Resolving in 2013 to do more writing (online and potentially off-), I’ve decided to take a few measures to help ensure that I do so. First is to be a part of the Pagan Blog Project for 2013. This project asks Pagan bloggers to make posts throughout the year organized chronologically and alphabetically (i.e. we start with “A” and two weeks later move on to “B” and, by the end of the year, we’re at “Z”).
And, thus do I begin this journey with Autonomy.
Paganism gives us a lot of autonomy — that is the ability to choose for ourselves, to be independent of others, and to be a diverse community. Especially for solitaries, there’s no one to whom Pagans must answer with respect to our faith, no standard to which we are compared. Even our structure, so different from the top-down hierarchies that we’re familiar with in the rest of the world, is more bottom-up and comprised smaller autonomous groups that only need internal consistency to function. This autonomy leads to the vast diversity we see within the Pagan community.
And that diversity is something that makes us beautiful. Too many other communities — communities surrounding faith or politics or even sports — lack diversity or diversity has been bled out of them through a process of self-selection. This selection isn’t always conscious; many grow up in the religious community of their parents and many remain there for the rest of their lives and an allegiance to a sports team is often as likely dependent on one’s geographic proximity to that team’s home field than any thing else. But, in other cases the choice is specifically conscious: the choice of many conservatives to use FOX as their primary source of news and the similar choice by many liberals to use MSNBC, for example.
When we find ourselves in a culture that lacks diversity, our own ideas are not challenged. If everyone around us always agrees with our point of view, then we never get a chance to walk a mile in the shoes of another. While I’m not a scientist, I suspect that this sort of environment leads people into polarizing attitudes of a zero sum, us-versus-them mentality. In such a mentality, the evident rightness of a shared idea, based on the lack of any challenging concept, leads a person to believe that the Other is not simply different but also wrong.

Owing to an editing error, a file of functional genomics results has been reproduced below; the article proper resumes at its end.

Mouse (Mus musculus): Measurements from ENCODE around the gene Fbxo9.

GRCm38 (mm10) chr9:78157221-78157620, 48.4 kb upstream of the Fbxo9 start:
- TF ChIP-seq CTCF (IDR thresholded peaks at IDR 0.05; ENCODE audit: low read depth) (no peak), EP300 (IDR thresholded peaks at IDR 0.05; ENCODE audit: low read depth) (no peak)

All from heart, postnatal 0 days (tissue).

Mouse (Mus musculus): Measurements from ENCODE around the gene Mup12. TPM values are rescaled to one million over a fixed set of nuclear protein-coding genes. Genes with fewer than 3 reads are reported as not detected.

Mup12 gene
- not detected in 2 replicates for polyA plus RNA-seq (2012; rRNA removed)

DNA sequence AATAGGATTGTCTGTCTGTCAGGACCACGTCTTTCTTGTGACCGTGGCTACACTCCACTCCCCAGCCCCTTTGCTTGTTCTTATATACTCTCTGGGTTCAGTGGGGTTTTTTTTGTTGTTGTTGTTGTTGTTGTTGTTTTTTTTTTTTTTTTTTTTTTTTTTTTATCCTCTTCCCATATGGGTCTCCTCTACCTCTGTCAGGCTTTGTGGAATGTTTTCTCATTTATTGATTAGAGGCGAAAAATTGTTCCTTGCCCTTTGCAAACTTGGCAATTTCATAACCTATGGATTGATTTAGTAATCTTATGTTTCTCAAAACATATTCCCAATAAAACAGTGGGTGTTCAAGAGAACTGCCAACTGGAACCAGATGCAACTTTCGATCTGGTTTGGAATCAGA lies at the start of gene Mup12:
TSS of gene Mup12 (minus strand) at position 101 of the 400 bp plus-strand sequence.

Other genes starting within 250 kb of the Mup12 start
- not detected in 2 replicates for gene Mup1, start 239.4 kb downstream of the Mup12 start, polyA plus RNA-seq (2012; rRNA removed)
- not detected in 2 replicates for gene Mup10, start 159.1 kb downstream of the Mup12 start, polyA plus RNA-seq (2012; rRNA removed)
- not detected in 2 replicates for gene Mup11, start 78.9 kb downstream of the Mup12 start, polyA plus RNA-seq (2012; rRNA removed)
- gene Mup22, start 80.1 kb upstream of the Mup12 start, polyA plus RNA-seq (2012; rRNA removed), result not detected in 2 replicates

Paganism, on the other hand, is a culture rife with diversity. The downside is that we have people with whom we disagree within our religious family, but on the upside it means that our ideas and practices are constantly tempered in the fires of debate and dialog. Consider Teo Bishop’s post on circles in public Pagan ritual. That post generated 182 comments from readers on his site and spawned a number of articles by other bloggers, including my own. For another example, remember the dust-up involving gender identity at PantheaCon 2012?
These examples show a community of difference, at least online, rather than one of strict similarity. They help to represent that we don’t always agree and, perhaps more importantly, the autonomy that we all have to be Pagan in a way that is true to ourselves. The discussion on circles was perhaps more congenial than the one on gender identity, but the freedom to be diverse means that we’re going to have to struggle with the others who think differently. This challenges us to strengthen our own ideas or to throw them aside in favor of something that resonates more harmoniously.
I do fear, however, that the diversity of our community and the debates and dialogs that it creates will eventually produce something very different from what we have today. I fear this because I worry that it won’t be something that I like as much as I like what we have (but I guess that’s always the danger of change). Imagine this scenario: over years and decades we continue to debate the merits of various beliefs and practices within Paganism. These debates result in some people tossing aside those ideas in favor of the ones shared by others. Eventually, we could see a far more homogeneous community than we do now and, should that happen, I think we will have lost something that makes us unique.
On the other hand, I think that as long as we continue to value the work of solitary practitioners — perhaps the most overt example of autonomy within our community — we’re likely to continue to see different ideas. The solitary person is free to be as creative as he or she wishes to be and there’s quite literally no one there to tell them how things must be done differently. It falls upon us as a community to continue to give solitaries a voice and to continue to provide the space that they (and we all) need to be different as we are also Pagan. And, we have to give that voice a listen. What it says might be just as important to us as it is to them.